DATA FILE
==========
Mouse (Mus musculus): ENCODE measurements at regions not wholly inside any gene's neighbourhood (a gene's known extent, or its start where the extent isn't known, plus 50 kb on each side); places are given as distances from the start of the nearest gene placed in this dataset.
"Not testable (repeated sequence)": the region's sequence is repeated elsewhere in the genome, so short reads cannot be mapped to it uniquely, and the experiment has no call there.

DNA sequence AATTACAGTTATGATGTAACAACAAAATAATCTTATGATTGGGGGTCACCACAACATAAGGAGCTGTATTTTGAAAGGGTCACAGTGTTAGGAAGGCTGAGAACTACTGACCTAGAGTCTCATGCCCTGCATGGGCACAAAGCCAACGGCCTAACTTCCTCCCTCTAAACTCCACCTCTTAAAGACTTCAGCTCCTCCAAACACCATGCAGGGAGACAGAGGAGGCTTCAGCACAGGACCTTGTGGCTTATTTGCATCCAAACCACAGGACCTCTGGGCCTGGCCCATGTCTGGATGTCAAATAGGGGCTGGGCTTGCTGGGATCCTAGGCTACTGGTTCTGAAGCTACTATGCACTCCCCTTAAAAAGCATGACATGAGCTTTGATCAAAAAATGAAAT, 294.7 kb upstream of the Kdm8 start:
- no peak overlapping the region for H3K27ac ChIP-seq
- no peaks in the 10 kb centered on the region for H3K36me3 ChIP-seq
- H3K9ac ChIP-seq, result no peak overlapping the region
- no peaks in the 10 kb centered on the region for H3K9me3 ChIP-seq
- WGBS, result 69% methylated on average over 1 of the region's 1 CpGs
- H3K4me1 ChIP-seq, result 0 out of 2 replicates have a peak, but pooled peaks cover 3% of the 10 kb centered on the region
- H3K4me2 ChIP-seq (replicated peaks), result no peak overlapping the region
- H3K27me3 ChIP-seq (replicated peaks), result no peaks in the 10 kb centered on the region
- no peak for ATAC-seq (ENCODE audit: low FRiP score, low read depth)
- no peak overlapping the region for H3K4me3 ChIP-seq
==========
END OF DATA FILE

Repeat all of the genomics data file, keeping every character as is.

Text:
Mouse (Mus musculus): ENCODE measurements at regions not wholly inside any gene's neighbourhood (a gene's known extent, or its start where the extent isn't known, plus 50 kb on each side); places are given as distances from the start of the nearest gene placed in this dataset.
"Not testable (repeated sequence)": the region's sequence is repeated elsewhere in the genome, so short reads cannot be mapped to it uniquely, and the experiment has no call there.

DNA sequence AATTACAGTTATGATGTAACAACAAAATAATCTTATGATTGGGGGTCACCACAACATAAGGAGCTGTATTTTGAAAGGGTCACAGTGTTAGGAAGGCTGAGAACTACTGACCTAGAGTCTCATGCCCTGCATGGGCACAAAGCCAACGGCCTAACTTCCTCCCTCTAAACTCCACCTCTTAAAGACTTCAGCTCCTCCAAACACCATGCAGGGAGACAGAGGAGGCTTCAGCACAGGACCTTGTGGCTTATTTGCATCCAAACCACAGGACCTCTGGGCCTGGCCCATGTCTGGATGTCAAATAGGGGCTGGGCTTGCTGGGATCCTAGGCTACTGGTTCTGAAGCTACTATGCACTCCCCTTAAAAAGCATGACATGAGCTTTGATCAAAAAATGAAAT, 294.7 kb upstream of the Kdm8 start:
- no peak overlapping the region for H3K27ac ChIP-seq
- no peaks in the 10 kb centered on the region for H3K36me3 ChIP-seq
- H3K9ac ChIP-seq, result no peak overlapping the region
- no peaks in the 10 kb centered on the region for H3K9me3 ChIP-seq
- WGBS, result 69% methylated on average over 1 of the region's 1 CpGs
- H3K4me1 ChIP-seq, result 0 out of 2 replicates have a peak, but pooled peaks cover 3% of the 10 kb centered on the region
- H3K4me2 ChIP-seq (replicated peaks), result no peak overlapping the region
- H3K27me3 ChIP-seq (replicated peaks), result no peaks in the 10 kb centered on the region
- no peak for ATAC-seq (ENCODE audit: low FRiP score, low read depth)
- no peak overlapping the region for H3K4me3 ChIP-seq